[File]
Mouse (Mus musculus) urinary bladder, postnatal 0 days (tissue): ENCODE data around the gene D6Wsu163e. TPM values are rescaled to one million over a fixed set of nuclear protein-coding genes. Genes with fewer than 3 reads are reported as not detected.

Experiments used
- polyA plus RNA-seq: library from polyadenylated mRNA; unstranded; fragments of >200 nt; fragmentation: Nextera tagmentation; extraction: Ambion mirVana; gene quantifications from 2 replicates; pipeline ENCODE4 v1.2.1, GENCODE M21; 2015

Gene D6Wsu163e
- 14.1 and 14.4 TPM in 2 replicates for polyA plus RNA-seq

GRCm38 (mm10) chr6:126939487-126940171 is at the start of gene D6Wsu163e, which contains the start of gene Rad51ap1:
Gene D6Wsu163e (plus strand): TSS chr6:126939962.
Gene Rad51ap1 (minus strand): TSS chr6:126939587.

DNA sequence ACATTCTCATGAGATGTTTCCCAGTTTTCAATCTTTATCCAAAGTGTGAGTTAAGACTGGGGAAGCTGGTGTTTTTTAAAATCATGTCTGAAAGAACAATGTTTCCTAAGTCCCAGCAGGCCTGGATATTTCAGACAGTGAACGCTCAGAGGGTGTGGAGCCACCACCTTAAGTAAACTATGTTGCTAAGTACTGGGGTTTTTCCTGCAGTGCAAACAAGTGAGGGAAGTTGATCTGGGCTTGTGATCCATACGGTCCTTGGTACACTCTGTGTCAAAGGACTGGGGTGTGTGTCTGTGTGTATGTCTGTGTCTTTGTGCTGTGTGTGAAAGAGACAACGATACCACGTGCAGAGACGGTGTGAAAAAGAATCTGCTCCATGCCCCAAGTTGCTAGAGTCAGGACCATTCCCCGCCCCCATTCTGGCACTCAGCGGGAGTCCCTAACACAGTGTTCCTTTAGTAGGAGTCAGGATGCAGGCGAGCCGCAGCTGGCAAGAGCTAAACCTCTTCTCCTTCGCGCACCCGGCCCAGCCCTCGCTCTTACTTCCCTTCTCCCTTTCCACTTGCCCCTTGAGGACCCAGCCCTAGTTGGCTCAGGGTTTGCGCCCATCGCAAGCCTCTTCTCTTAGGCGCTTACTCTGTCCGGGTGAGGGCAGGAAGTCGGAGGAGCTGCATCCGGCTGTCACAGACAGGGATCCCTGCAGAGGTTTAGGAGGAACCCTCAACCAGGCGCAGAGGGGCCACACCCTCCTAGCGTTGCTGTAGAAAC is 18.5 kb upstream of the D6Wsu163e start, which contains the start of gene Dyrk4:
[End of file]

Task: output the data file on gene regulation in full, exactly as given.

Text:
Mouse (Mus musculus) urinary bladder, postnatal 0 days (tissue): ENCODE data around the gene D6Wsu163e. TPM values are rescaled to one million over a fixed set of nuclear protein-coding genes. Genes with fewer than 3 reads are reported as not detected.

Experiments used
- polyA plus RNA-seq: library from polyadenylated mRNA; unstranded; fragments of >200 nt; fragmentation: Nextera tagmentation; extraction: Ambion mirVana; gene quantifications from 2 replicates; pipeline ENCODE4 v1.2.1, GENCODE M21; 2015

Gene D6Wsu163e
- 14.1 and 14.4 TPM in 2 replicates for polyA plus RNA-seq

GRCm38 (mm10) chr6:126939487-126940171 is at the start of gene D6Wsu163e, which contains the start of gene Rad51ap1:
Gene D6Wsu163e (plus strand): TSS chr6:126939962.
Gene Rad51ap1 (minus strand): TSS chr6:126939587.

DNA sequence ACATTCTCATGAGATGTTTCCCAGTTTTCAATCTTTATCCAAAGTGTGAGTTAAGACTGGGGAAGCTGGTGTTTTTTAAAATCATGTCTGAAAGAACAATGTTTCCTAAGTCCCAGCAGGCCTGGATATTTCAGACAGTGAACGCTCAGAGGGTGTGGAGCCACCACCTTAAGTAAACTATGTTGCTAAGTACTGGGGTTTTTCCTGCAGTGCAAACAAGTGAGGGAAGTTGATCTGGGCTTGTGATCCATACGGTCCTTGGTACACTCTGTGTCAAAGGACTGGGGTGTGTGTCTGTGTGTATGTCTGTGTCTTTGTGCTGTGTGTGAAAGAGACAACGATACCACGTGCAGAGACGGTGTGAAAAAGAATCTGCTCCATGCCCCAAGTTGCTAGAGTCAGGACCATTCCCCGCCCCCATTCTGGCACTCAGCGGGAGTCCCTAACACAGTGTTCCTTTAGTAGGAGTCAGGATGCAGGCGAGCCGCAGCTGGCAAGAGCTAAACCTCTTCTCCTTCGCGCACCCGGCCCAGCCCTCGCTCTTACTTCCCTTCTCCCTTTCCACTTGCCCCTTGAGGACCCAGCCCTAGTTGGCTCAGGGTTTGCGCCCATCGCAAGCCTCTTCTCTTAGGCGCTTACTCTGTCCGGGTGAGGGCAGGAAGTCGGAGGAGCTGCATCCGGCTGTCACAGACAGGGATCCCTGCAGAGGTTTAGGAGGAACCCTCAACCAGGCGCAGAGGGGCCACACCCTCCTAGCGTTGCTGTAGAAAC is 18.5 kb upstream of the D6Wsu163e start, which contains the start of gene Dyrk4: